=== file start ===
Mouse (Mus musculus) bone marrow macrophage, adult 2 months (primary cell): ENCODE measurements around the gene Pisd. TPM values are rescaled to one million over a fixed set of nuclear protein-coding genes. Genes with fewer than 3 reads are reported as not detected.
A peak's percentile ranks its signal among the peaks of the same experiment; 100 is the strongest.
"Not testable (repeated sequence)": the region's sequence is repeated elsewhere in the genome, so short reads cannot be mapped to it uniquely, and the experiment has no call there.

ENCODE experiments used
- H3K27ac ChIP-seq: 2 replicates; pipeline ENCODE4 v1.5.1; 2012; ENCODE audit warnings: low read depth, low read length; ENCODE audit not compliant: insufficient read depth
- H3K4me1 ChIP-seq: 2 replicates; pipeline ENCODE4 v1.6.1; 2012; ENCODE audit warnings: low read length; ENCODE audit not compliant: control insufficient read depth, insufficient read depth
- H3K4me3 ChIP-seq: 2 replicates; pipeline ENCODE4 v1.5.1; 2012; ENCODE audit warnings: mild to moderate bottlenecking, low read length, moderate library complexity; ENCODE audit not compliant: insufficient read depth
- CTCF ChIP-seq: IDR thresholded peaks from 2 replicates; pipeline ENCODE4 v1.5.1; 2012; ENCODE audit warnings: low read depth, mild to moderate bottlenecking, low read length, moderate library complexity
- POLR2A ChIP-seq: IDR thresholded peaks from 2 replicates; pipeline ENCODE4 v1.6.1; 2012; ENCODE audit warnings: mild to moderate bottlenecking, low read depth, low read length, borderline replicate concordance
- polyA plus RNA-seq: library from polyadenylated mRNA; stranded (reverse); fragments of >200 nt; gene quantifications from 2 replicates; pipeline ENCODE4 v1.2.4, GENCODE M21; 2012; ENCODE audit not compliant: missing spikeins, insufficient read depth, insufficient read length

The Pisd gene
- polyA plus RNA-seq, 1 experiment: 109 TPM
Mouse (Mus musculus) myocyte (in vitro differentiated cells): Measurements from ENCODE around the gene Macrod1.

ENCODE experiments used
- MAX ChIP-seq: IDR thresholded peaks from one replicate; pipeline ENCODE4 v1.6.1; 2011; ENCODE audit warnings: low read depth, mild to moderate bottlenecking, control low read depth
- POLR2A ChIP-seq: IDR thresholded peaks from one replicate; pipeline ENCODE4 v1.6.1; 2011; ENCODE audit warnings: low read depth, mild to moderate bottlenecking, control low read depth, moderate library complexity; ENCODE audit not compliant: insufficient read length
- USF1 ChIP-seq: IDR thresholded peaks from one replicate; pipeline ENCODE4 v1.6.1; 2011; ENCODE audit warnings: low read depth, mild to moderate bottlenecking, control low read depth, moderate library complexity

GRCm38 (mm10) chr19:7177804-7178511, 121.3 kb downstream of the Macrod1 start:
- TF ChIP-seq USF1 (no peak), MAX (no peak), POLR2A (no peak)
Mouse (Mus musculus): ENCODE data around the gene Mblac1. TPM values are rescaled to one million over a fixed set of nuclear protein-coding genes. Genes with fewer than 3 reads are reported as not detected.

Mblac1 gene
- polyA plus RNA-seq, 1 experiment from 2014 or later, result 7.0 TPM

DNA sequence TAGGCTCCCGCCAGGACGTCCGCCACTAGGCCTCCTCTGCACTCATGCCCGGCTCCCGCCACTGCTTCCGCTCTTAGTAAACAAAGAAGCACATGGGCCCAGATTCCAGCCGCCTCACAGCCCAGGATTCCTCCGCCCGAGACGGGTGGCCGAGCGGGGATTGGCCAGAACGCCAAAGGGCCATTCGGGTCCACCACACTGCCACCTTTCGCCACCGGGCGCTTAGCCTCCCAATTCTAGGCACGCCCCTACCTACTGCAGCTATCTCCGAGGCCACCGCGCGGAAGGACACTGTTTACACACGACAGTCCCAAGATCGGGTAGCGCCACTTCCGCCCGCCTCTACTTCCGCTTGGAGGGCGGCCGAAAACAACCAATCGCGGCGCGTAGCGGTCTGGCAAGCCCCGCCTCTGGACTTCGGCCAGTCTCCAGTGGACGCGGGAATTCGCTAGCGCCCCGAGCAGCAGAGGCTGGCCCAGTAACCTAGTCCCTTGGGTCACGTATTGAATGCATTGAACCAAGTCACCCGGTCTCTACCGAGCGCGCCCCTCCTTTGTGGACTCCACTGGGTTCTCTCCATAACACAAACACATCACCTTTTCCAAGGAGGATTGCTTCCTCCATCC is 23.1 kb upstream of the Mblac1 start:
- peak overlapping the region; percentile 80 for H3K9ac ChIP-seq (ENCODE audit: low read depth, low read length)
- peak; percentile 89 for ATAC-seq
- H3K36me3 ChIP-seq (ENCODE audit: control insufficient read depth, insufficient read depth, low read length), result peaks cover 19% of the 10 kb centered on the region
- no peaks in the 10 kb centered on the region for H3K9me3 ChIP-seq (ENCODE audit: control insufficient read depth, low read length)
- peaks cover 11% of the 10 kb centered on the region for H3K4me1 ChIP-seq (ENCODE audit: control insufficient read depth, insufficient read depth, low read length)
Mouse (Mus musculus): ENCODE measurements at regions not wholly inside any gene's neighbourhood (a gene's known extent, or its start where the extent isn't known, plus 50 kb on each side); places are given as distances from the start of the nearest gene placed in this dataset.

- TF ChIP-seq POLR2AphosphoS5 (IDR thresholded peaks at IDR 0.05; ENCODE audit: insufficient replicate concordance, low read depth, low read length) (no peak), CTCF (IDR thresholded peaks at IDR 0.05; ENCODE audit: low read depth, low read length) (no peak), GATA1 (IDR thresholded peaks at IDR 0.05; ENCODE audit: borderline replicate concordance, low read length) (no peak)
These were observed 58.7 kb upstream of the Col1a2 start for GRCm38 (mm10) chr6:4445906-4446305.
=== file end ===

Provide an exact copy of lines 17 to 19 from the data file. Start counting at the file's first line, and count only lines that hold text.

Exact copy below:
- USF1 ChIP-seq: IDR thresholded peaks from one replicate; pipeline ENCODE4 v1.6.1; 2011; ENCODE audit warnings: low read depth, mild to moderate bottlenecking, control low read depth, moderate library complexity

GRCm38 (mm10) chr19:7177804-7178511, 121.3 kb downstream of the Macrod1 start:
- TF ChIP-seq USF1 (no peak), MAX (no peak), POLR2A (no peak)